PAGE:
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documentary film, 30 min

The Nenets people from Russia’s northern Yamal Region, a remote area of Siberia where winter temperatures can sink below minus 50 degrees, are all-too familiar with nature’s caprice. Every other day in summer these indigenous reindeer herders travel miles across the tundra along the same routes used by their ancestors.

In 2012, production began at the Bovanenkovo natural gas field on the Yamal Peninsula, an enormous spit of land extending into the Arctic Ocean. The gas production facilities are located right on the historical migration routes of the Nenets people, forcing them to pick their way through industrial zones to reach their summer pastures.


Bovanenkovo gas field is one of the biggest in Russia and operated by state-owned natural gas monopoly Gazprom. Its development is a sign of the future: rising temperatures and melting Arctic sea ice mean the Yamal Peninsula is set to become an energy export hub in coming decades.


The natural gas industry’s rapid expansion over the last 15 years has steadily curtailed the herders’ access to pasture and their freedom to move across the tundra. Reindeer migration routes are restricted by pipelines, railways, roads and large drilling sites where herders are not allowed to camp.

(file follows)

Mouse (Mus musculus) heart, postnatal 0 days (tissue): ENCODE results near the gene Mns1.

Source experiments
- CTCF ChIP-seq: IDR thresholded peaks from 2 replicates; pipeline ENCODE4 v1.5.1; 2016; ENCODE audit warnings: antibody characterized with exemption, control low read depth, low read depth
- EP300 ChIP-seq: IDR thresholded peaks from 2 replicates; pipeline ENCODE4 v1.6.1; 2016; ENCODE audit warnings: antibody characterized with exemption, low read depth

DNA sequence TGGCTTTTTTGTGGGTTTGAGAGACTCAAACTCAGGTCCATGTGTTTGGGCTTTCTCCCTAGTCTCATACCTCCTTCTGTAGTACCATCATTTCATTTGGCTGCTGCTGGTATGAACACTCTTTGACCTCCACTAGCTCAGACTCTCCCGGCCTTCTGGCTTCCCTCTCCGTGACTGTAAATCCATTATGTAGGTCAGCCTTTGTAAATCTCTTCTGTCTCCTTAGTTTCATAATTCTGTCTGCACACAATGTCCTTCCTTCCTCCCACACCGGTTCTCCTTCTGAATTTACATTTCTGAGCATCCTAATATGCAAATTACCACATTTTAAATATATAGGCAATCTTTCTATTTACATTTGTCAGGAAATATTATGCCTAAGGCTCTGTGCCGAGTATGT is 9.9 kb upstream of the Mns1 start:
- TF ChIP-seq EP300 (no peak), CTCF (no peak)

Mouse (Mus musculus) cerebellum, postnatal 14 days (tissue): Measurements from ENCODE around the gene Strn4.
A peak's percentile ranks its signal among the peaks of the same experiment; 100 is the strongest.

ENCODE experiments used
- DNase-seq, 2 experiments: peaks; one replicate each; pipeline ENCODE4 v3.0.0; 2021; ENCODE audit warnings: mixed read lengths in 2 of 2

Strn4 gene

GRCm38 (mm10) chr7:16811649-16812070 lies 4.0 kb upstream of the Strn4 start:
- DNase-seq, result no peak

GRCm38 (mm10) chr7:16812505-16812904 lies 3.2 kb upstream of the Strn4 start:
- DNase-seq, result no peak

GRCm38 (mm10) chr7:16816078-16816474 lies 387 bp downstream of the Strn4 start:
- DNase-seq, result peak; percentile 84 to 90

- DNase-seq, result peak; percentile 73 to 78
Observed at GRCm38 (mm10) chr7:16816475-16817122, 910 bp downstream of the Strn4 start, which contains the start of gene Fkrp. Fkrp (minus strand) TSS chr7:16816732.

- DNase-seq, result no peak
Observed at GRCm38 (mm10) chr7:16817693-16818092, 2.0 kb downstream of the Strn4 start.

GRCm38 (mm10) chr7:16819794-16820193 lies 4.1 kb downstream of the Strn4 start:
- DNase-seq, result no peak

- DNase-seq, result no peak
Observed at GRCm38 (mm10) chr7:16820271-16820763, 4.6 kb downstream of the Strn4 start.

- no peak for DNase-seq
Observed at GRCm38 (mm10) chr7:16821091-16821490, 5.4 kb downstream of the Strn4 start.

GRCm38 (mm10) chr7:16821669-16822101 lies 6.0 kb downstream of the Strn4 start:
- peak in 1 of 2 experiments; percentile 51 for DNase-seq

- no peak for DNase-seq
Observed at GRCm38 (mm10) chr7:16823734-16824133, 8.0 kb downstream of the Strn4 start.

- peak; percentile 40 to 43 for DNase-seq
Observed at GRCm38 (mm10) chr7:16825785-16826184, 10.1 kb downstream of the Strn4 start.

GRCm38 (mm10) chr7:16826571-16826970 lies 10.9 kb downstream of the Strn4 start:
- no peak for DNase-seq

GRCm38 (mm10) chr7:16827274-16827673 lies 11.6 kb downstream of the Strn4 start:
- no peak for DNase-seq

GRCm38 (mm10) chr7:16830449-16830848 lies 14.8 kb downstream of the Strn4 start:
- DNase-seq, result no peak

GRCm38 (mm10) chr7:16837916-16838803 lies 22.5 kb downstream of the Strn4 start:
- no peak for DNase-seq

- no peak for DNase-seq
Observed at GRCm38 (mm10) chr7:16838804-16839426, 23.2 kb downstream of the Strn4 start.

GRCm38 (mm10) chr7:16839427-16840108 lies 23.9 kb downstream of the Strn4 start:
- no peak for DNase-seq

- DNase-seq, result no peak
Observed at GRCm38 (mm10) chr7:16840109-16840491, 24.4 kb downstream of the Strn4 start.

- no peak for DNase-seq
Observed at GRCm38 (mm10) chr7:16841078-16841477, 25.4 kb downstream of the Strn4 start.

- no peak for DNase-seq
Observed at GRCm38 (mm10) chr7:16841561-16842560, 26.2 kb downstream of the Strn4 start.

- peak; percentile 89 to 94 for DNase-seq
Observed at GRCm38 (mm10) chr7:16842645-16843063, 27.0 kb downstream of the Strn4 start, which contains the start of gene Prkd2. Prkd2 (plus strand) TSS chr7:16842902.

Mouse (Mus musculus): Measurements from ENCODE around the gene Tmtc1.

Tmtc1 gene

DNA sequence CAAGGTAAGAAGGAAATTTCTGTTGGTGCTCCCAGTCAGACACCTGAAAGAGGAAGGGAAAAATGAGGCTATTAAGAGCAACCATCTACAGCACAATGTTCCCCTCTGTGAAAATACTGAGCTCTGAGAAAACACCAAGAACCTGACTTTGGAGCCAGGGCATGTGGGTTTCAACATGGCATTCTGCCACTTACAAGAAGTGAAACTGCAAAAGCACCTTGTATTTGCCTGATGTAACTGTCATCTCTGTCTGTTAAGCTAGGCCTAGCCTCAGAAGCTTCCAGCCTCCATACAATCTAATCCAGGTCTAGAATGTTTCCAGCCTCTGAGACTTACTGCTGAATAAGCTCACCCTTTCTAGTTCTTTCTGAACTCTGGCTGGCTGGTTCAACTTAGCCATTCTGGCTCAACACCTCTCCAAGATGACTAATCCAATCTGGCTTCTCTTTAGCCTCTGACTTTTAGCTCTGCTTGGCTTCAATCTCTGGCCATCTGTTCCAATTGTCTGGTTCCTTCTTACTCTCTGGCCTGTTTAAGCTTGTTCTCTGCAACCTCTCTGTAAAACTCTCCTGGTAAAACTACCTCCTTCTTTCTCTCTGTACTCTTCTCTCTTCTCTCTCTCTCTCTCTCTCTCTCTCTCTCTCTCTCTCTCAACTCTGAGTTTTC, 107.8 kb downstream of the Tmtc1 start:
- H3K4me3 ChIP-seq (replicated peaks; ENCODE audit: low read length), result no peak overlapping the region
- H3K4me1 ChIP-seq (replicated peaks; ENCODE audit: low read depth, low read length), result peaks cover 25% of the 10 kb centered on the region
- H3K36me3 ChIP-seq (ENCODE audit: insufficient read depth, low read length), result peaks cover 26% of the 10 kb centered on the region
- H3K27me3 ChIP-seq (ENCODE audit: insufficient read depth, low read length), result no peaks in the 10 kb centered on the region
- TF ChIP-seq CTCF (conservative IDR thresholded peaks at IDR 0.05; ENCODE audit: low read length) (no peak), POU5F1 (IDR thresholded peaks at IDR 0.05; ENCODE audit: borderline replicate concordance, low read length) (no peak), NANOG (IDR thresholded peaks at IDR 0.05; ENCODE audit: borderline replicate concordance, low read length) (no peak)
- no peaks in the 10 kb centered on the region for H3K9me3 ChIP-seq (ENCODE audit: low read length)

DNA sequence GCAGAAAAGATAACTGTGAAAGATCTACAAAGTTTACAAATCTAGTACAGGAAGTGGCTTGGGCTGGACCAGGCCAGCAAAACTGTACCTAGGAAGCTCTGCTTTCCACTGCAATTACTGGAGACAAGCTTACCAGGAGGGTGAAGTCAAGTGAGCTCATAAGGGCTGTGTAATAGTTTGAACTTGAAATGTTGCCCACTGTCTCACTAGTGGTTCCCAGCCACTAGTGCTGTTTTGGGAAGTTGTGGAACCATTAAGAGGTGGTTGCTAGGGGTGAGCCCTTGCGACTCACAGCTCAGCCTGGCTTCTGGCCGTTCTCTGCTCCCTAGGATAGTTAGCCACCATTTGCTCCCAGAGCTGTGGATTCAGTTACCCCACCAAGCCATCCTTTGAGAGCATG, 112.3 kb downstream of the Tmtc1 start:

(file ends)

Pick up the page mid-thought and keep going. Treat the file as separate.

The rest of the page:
“People who come to work here [at Bovanenkovo gas field], probably don’t even know the Nenets people exist until they arrive,” said Yuri, a 35-year old who leads a group of reindeer herders. He tries to be philosophical over the rapid development of the Yamal Peninsula, but the new roads and buildings have caused major problems for his group. His brother, Niadma, is 60-years old and remembers the pristine tundra before the arrival of the energy industry. And he recalls how the first geologists were taken in by the herders, who provided them with shelter from the cold. And then there is Pedava. From a different family, he is 23-years old and the eldest son, which means it is his responsibility to graze the reindeer. He says he envies urban dewellers with their warm flats, hot water, TV and shops. But as soon as he spends any time in a city he starts counting the days before he can return to his reindeer.


The nomadic herders are now facing a series of decisions about whether to save their unique lifestyle and traditions or assimilate with the modern world. Can they be saved? Or will the reindeer herders of the Yamal Peninsula become another museum exhibit?

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